This time he cried when he saw me, as though he was relieved that his predicament had been unmasked. He was living on a dirty mattress on the floor, surrounded by clutter, piles of mouldy dishes in the sink and bundles of notes to himself as a prompt to his disappearing memory. I decided there and then that I had to move him nearer to me.

Fiona Phillips, “Dementia: Why putting my parents in a home will haunt me forever“, BBC News Magazine, 17 October 2014.

Fiona Phillips (born 1961) is now an Alzheimer’s Society ambassador.

improving public healthcare in Pakistan

October 19th, 2014

BBC News brings us the heartwarming story of one man’s struggle to provide free, world-class care to millions of Pakistan’s kidney patients.

Pakistan’s shambolic public health system suffers from corruption, mismanagement and lack of resources. But one public sector hospital in Karachi provides free specialised healthcare to millions, led by a man whose dream was inspired by the UK’s National Health Service. ….

Adib Rizvi was barely 17 when Hindu-Muslim communal riots forced him to migrate from India to the newly created country of Pakistan.

Without a family, he spent much of his time as a medical student in Karachi in the 1950s living in boarding hostels.

“In those days, I had plenty of time to roam about and observe what goes in our hospitals,” he remembers. …. “I saw people being abused for not being able to pay for treatment. I saw elderly women taking off their earrings and pawning them to pay for medicine.

“People would beg for healthcare, but they would be demeaned. It was like people were required to pawn off their self-respect to get a service which I felt should have been their right as citizens in the first place.”

After completing his medical degree in Karachi, Dr Rizvi went to Britain for a fellowship in surgery. There, he spent a decade working in hospitals.

“I was inspired by the National Health Service (NHS). It showed me that providing free healthcare was doable,” he says.

But when he returned to Pakistan in 1971 and joined Civil Hospital Karachi as assistant professor of urology, most people around him told him he was talking utopia. “They said it can’t be done here.”

At the time, he had a choice.

He could have opted to set up his own private hospital. He could have built up his own lucrative empire while keeping his day job at the poorly run government hospital – a path taken by many highly qualified physicians in Pakistan.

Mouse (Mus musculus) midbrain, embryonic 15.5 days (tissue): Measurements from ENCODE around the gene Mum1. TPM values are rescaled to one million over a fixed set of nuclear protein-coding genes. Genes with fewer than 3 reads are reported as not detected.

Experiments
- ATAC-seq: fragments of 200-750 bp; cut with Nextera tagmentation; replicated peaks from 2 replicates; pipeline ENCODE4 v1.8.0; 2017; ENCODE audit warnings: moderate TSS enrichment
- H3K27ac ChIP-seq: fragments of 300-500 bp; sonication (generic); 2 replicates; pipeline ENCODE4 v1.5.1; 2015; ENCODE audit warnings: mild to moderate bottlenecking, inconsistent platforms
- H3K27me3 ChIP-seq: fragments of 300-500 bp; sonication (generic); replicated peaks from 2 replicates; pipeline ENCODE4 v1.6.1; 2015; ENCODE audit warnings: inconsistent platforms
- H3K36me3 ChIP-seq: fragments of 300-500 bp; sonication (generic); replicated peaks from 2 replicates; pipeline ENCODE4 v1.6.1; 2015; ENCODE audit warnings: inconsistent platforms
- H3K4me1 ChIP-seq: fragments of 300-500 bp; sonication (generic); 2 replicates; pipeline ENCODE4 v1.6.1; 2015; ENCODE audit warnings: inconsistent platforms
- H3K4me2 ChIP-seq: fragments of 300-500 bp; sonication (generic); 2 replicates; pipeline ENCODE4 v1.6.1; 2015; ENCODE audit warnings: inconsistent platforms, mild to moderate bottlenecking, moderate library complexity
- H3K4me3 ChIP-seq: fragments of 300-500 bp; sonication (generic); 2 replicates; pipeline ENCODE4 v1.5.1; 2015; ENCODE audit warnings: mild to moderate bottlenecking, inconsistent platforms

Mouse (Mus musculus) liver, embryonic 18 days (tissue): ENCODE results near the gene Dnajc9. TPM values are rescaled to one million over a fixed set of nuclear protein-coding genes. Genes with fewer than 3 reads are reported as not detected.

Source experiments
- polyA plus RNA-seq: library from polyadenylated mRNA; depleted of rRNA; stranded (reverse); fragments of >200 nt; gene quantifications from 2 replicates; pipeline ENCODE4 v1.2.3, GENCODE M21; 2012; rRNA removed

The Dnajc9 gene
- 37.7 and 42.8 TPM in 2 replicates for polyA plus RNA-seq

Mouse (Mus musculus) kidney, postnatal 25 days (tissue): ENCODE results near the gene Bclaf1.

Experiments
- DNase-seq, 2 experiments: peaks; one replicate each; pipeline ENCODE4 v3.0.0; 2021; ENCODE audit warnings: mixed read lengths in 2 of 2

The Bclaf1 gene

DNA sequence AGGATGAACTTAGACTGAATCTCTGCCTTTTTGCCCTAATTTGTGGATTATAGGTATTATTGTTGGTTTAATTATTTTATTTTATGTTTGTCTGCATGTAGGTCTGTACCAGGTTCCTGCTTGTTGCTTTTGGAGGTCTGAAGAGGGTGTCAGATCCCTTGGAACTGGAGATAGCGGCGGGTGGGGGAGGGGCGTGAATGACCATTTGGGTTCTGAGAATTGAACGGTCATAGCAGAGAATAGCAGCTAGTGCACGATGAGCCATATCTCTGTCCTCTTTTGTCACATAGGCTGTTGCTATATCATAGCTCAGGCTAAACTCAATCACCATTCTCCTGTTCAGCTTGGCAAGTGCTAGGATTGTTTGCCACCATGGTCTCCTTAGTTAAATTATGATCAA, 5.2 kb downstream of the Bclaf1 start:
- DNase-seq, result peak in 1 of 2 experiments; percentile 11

“But the option never really appealed me,” he says. “I always felt that in order to really make a difference, I had to be committed to this public sector hospital. Because when you contribute to public sector institutions, you help the common man. That’s what I wanted to do.”

Shahzeb Jillani, “Pakistan’s ‘miracle’ doctor inspired by NHS“, BBC News, 19 October 2014.

The Sindh Institute of Urology and Transplant (SIUT) is part of Civil Hospital Karachi (a large teaching hospital). It began in 1971 with a shabby eight-bed ward. SIUT hospital today is  a world-class kidney disease centre, with 800 beds in two multi-storey buildings.

workers’ rights

October 18th, 2014

FT columnist Simon Kuper complains that politicians routinely ignore the rights of workers, even as they focus on “‘Rights’ – for gay people, women and other suppressed groups”.

Politicians rarely mention them any more except to mock them. Barack Obama spoke of “bitter” jobless small-town Midwestern voters who “cling to guns or religion, or antipathy toward people who aren’t like them”. David Cameron evokes a “broken Britain” of dysfunctional jobless slackers. Mitt Romney identified 47 per cent of Americans “who believe that they are victims?.?.?.?who believe that they are entitled to healthcare, to food, to housing, to you-name-it”. And French president François Hollande, at least according to his angry ex-girlfriend Valérie Trierweiler, calls poor people “the toothless ones”. ….

Many working-class people are now shifting to parties that still promise community – a national or ethnic community. France’s Front National and the Scottish, Catalan and Flemish nationalists have never done better. The US Republicans own most white working-class votes. The UK Independence Party just won its first parliamentary by-election, on the largest increase in voting share for any British party in any by-election ever. Nigel Farage, Ukip’s leader, says: “We are now tearing great holes in the old Labour vote in the north of England.”

The left discovered rights. Now it ought to rediscover community.

Simon Kuper, “The working classes deserve respect“, Financial Times, 18 October 2014.